This book examines the role played by civil nuclear energy in Britain's relationship with Europe between the end of the Second
World War and London's first application to join the European Communities. Tracing the development of the British nuclear
programme as it emerged as a global leader in constructing the world's first atomic power stations, it analyses how the threat
of energy shortages throughout the 1950s presented ministers with a golden opportunity to utilise nuclear cooperation as an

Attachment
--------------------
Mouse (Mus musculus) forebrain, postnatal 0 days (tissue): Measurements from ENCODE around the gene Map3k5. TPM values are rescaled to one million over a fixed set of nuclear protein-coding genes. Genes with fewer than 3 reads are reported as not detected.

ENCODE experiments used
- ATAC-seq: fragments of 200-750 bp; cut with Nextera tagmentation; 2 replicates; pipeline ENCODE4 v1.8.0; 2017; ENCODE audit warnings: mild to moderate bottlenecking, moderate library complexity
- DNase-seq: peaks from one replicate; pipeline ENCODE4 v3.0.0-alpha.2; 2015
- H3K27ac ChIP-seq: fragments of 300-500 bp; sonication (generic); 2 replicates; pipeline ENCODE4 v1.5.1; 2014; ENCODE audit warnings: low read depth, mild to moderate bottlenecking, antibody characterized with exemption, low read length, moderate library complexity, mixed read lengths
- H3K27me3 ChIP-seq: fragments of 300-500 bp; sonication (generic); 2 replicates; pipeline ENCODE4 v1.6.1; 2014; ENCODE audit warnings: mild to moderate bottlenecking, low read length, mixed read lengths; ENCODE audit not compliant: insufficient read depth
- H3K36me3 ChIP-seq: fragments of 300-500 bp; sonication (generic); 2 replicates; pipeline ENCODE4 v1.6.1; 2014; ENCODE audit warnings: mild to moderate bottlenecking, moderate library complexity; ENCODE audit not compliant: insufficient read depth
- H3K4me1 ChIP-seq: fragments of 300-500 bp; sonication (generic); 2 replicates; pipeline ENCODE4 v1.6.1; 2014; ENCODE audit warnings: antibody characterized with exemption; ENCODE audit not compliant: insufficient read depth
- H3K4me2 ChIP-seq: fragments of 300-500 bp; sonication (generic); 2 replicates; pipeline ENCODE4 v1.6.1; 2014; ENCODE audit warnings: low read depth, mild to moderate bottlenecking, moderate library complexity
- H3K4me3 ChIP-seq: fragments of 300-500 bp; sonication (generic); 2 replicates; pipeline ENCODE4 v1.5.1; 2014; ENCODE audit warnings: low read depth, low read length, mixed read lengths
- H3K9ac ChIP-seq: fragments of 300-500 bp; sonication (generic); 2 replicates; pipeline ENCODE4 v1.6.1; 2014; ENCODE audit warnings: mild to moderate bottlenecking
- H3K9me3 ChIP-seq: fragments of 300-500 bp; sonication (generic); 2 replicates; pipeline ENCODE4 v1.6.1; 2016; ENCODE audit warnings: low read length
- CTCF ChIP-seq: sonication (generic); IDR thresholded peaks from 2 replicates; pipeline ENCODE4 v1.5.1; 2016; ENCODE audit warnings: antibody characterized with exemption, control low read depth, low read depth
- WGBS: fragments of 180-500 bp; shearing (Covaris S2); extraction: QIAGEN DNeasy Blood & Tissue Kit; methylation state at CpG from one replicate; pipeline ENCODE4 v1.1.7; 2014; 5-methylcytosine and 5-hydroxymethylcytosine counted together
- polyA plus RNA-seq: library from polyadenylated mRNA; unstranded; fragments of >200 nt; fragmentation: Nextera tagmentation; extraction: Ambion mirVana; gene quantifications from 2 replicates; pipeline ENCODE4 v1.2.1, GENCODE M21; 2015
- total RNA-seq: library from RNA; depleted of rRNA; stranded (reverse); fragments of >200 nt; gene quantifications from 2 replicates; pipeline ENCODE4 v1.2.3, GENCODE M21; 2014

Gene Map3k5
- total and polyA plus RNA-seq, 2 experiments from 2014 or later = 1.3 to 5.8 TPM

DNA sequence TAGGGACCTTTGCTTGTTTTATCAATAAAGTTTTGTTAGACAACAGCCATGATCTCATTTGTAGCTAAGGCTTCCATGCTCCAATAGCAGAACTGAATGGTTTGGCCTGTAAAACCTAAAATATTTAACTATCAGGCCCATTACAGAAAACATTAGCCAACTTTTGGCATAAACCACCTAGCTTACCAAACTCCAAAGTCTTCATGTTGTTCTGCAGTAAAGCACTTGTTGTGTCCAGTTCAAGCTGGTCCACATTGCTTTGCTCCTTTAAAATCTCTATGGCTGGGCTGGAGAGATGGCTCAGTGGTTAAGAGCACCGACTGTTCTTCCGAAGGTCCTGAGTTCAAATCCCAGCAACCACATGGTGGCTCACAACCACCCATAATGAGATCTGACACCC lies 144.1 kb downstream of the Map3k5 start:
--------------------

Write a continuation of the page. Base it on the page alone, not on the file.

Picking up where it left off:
instrument to influence the political shape of Europe. Importantly, this book will show how this chance was missed by ministers
due to a combination of disorganization and diplomatic pressure, as well as a perennial lack of domestic resources. In so
doing, this book joins the long-disconnected historiographies of European integration and nuclear energy to offer a new perspective
on both scholarly fields.